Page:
Viacom and Charter Communications have reached an agreement in principle on a new carriage contract, a deal that will keep Viacom’s networks on Charter’s Spectrum service without disruption. The two companies just confirmed the news in a joint statement: “Viacom and Charter have reached an agreement in principle. Spectrum subscribers will continue to have access to Viacom’s networks, without disruption, while we finalize terms.”
The companies on Sunday night agreed to a “short-term” extension of their carriage negotiations after the expiration of the current deal. There was never a blackout or lockout, meaning Spectrum’s 16.6 million customers were able to keep watching MTV, Nickelodeon, Comedy Central and other networks as the talks continued.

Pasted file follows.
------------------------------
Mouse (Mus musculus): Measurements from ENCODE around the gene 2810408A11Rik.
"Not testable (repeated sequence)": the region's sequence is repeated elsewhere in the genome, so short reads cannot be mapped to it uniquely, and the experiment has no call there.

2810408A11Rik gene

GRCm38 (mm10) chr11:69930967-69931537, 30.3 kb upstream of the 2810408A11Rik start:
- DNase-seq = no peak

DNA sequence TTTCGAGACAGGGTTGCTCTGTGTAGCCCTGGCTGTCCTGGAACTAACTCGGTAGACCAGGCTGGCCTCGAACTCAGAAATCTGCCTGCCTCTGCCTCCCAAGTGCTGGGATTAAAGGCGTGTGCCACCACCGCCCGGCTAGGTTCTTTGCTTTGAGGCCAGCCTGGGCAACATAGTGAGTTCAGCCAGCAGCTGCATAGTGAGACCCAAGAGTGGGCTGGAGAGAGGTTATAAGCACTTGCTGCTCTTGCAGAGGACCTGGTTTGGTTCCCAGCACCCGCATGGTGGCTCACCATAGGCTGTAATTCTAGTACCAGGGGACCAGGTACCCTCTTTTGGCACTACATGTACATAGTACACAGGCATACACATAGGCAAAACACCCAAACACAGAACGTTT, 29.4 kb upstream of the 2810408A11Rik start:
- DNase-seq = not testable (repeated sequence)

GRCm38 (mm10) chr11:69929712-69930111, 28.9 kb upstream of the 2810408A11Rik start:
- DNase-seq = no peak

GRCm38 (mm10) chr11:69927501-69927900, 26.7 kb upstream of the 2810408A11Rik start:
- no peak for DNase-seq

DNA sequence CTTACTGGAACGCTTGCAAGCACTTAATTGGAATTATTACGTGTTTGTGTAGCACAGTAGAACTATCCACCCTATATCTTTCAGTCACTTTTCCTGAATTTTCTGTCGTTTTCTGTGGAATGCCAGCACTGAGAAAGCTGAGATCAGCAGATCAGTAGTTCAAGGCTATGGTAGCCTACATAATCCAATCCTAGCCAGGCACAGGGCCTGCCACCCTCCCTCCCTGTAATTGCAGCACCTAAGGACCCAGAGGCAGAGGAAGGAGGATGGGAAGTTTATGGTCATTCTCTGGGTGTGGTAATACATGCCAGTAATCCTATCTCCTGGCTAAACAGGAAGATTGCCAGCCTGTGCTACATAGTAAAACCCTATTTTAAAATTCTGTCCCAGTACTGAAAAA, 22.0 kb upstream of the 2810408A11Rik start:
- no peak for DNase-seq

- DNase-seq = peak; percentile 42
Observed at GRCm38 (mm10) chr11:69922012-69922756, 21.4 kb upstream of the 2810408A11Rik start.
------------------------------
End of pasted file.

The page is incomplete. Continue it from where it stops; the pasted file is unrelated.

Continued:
The impasse had followed a recent carriage dispute between Disney and Altice, which acquired Cablevision and now operates the Optimum cable service. Those parties had clashed primarily over sports rights, whereas the issue with Charter and Viacom was the decision last spring by Charter to remove bedrock Viacom channels from Spectrum’s basic service and put them on a higher-priced tier. Along with that move, it rolled out a skinny bundle that features no sports — and no Viacom.
Charter became the nation’s No. 2 cable company after it acquired Time Warner Cable in 2016.
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